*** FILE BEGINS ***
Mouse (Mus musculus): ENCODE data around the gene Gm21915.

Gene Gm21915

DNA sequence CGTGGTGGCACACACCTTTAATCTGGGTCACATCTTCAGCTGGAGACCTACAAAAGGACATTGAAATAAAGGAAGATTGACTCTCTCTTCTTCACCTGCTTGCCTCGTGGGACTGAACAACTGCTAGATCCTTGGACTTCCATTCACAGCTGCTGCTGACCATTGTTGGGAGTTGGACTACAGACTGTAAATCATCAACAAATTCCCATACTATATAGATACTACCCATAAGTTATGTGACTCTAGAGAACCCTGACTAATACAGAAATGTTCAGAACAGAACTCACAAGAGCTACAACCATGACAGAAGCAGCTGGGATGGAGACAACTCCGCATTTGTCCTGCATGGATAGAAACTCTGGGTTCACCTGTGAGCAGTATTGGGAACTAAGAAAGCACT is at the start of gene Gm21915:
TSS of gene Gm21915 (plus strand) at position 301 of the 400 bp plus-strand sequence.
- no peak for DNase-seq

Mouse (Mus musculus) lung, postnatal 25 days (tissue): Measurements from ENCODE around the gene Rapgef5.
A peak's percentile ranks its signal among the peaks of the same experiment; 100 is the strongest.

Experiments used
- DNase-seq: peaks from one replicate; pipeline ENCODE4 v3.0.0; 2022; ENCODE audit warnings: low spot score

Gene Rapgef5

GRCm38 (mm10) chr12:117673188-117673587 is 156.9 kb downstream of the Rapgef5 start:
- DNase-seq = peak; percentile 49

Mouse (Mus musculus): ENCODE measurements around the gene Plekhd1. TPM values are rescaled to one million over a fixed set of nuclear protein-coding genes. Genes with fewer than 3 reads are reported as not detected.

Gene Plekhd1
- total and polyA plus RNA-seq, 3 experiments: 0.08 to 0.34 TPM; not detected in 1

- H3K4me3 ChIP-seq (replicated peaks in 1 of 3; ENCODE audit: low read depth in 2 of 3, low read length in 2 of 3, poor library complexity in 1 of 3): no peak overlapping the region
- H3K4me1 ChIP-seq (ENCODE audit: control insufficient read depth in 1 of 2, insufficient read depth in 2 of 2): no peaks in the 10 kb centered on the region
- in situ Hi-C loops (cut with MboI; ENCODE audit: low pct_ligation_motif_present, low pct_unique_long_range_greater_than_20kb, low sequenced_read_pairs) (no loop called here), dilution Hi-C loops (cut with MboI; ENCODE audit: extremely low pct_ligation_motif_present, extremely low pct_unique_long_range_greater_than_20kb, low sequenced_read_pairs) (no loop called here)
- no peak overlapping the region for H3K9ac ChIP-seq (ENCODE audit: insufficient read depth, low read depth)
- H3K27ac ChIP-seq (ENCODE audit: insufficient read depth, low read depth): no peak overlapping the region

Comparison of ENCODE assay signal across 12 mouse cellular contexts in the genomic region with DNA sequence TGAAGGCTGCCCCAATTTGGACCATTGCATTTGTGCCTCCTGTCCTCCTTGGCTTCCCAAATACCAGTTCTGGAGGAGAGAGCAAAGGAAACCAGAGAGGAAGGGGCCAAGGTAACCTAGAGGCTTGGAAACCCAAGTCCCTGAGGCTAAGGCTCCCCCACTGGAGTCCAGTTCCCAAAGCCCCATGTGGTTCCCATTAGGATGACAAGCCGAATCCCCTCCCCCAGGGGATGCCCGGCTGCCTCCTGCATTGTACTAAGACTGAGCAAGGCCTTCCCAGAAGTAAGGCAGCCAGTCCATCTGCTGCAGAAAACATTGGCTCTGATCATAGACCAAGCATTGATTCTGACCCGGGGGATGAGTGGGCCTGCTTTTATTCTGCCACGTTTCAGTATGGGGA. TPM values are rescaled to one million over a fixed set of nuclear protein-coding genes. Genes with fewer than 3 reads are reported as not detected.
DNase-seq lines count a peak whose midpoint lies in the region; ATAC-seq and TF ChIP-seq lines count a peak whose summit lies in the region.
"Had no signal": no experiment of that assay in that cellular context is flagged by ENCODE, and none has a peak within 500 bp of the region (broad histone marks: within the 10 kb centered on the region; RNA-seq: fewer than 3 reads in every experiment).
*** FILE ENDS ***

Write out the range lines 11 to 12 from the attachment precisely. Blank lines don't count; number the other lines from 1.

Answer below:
GRCm38 (mm10) chr12:117673188-117673587 is 156.9 kb downstream of the Rapgef5 start:
- DNase-seq = peak; percentile 49